Agritourism – the next step for farming?

16 May 2017

Having recently attended a Bidwell’s seminar on how tourism is becoming a significant player in farm diversification, it got me thinking – how big is the opportunity?

What is agritourism?

It has been around for some time now and one of the best examples of a success story is Glastonbury music festival. Starting from its humble beginning in 1970 with 1500 visitors, it now has around 175,000 attendees every year! If you are going, I’ll see you there next month. However, not everyone can organise a huge music festival on their farm, and the market is becoming hugely saturated with many festivals to choose from, making it hard to differentiate yours from the crowd.

Agritoursim has an array of other forms: from bed and breakfasts to providing the land for a Tough Mudder event, letting people pick their own fruit, having open farms, lambing events, glamping, weddings and corporate events.

The ups and downs

The most obvious benefit with these activities is that they can provide supplementary income for the farming business which is well needed when farm commodity prices are low. We are also moving into a period when subsidy support is somewhat unknown past 2019. Ensuring your farm is less reliant on subsidies now will mean you are better prepared for whatever the new government implements.

Another huge benefit I can see is that it more closely aligns the farming community with the general public and provides an insight for both parties; agritourism is mainly recreational but it does also have a strong element of education. A better understanding of food provenance will be important for UK farmers as Brexit continues to provide uncertainty, and these activities should help draft in support for the Back British Farming campaign.

However one particular drawback is a lack of hospitality and tourism expertise. Hopefully most of you reading have a good understanding of your farming enterprise but many will have never undertaken tourism activities like these. Working with a reputable team of professionals who can put you in touch with the right experts, draft robust contracts and assess key tax implications is crucial.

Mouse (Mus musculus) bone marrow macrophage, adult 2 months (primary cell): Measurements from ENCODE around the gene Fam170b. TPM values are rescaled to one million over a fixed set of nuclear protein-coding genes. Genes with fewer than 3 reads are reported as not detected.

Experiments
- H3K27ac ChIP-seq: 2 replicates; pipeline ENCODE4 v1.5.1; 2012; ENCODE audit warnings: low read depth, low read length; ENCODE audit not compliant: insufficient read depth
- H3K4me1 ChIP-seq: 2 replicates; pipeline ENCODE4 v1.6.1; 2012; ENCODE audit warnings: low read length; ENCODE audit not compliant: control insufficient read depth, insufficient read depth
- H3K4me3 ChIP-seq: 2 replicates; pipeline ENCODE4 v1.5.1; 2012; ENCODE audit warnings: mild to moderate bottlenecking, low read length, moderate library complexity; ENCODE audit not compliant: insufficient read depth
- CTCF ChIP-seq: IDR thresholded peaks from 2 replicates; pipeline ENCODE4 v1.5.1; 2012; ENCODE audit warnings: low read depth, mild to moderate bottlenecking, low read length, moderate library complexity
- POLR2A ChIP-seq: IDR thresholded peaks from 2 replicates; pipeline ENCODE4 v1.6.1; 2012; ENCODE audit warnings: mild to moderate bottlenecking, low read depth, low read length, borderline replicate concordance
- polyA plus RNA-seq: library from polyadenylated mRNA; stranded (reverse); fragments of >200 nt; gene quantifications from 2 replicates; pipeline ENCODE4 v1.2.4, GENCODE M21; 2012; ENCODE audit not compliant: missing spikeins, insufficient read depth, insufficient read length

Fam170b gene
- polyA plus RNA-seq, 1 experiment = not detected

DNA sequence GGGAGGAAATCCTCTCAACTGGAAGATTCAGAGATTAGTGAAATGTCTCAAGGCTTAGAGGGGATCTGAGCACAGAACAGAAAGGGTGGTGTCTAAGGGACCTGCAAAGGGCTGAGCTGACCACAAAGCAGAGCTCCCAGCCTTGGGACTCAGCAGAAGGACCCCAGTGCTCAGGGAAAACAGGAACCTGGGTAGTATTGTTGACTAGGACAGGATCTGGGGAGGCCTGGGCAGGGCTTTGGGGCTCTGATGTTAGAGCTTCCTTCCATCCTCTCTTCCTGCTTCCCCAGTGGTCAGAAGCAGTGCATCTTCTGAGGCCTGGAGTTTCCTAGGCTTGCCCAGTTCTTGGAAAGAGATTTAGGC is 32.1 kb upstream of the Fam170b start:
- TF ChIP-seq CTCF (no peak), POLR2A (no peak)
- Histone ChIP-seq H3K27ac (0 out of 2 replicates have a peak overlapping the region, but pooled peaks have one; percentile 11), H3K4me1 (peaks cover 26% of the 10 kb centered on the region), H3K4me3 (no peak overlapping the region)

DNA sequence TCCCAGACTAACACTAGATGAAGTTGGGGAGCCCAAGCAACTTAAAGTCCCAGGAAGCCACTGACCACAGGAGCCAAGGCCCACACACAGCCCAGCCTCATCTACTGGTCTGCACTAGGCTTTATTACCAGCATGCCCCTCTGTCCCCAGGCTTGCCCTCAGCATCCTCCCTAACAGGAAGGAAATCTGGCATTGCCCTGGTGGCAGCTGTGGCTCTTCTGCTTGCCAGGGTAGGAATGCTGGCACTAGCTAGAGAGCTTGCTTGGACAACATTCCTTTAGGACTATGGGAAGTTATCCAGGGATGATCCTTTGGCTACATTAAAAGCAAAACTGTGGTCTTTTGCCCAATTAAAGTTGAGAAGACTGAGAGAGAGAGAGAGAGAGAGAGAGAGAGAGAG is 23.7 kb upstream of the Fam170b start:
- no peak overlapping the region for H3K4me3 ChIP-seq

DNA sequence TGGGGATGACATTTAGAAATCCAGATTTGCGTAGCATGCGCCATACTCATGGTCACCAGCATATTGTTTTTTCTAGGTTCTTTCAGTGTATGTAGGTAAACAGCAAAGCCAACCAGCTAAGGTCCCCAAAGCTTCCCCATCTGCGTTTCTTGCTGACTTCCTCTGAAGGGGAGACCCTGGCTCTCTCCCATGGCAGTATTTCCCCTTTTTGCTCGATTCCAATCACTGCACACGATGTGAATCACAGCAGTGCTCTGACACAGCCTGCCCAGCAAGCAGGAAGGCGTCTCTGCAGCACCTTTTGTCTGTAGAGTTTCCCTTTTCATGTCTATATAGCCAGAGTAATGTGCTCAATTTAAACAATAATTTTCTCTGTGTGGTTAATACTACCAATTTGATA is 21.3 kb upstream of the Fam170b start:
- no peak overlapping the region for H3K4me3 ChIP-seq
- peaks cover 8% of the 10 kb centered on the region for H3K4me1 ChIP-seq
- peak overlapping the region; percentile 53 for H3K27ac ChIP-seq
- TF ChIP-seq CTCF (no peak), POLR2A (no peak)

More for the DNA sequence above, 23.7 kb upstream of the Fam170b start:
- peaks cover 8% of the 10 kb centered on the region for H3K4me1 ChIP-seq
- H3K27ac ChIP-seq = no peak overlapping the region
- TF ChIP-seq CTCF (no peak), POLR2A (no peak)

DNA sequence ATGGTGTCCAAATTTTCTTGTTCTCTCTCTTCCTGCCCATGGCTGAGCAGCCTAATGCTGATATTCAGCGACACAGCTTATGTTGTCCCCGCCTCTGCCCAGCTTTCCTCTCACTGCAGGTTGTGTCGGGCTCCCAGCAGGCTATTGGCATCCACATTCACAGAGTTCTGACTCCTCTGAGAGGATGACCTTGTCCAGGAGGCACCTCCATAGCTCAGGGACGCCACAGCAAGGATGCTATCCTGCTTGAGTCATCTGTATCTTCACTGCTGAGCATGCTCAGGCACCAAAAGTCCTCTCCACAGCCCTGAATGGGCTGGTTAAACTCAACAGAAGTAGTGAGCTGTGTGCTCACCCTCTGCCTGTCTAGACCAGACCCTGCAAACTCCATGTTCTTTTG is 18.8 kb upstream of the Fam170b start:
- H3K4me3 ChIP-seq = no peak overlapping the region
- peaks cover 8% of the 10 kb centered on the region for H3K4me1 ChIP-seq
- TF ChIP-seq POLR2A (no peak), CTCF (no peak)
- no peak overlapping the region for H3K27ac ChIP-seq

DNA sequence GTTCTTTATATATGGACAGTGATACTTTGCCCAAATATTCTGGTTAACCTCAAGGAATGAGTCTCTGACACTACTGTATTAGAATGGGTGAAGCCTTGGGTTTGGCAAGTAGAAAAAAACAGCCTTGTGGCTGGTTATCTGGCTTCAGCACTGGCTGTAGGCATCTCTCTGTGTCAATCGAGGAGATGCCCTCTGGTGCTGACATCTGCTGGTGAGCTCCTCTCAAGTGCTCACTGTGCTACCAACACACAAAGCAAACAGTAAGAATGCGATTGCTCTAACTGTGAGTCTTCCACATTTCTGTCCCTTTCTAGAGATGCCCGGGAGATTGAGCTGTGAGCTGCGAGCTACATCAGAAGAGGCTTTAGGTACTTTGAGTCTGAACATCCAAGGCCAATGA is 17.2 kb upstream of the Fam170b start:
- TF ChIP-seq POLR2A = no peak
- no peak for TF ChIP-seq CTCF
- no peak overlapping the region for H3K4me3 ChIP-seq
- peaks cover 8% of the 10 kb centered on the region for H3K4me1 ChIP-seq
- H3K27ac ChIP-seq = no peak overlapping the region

Key taxes to consider

VAT – many of the activities above are exempt supplies as often the farmer supplies the land for a period and receives rent in exchange. If the new activity is incorporated into the existing partnership or limited company, then this could restrict the input VAT claimable on indirect expenses as the business will become partially exempt for VAT purposes.

Income/Corporation Tax – like above, if it’s rents the farm is receiving then these will be treated as unearned investment income for individuals or subject to Corporation Tax in a company structure. B&Bs and glamping might be deemed furnished holiday lets and fall into their own subset of tax regulations.

Inheritance Tax – The existence of these activities on the farm may cause issues with agricultural property relief, but business property relief could also be viable in some circumstances.

In order to ensure the best possible outcome, it is advisable to seek professional advice regarding the taxes mentioned above.

To sum up

Have a look at the farm’s setting and the resources it has and ask yourself – is there an opportunity to be involved in agritourism here? Even if you’re not convinced yourself, let us know what you are thinking and we can help to sound the idea out, talk to other professionals such as land agents, solicitors and banks, and make sure you are not missing out on that supplementary income. Contact me or another of our rural and agriculture experts if you’d like to discuss agritourism and any of its aspects.

To read more of our rural and agriculture blogs, click here.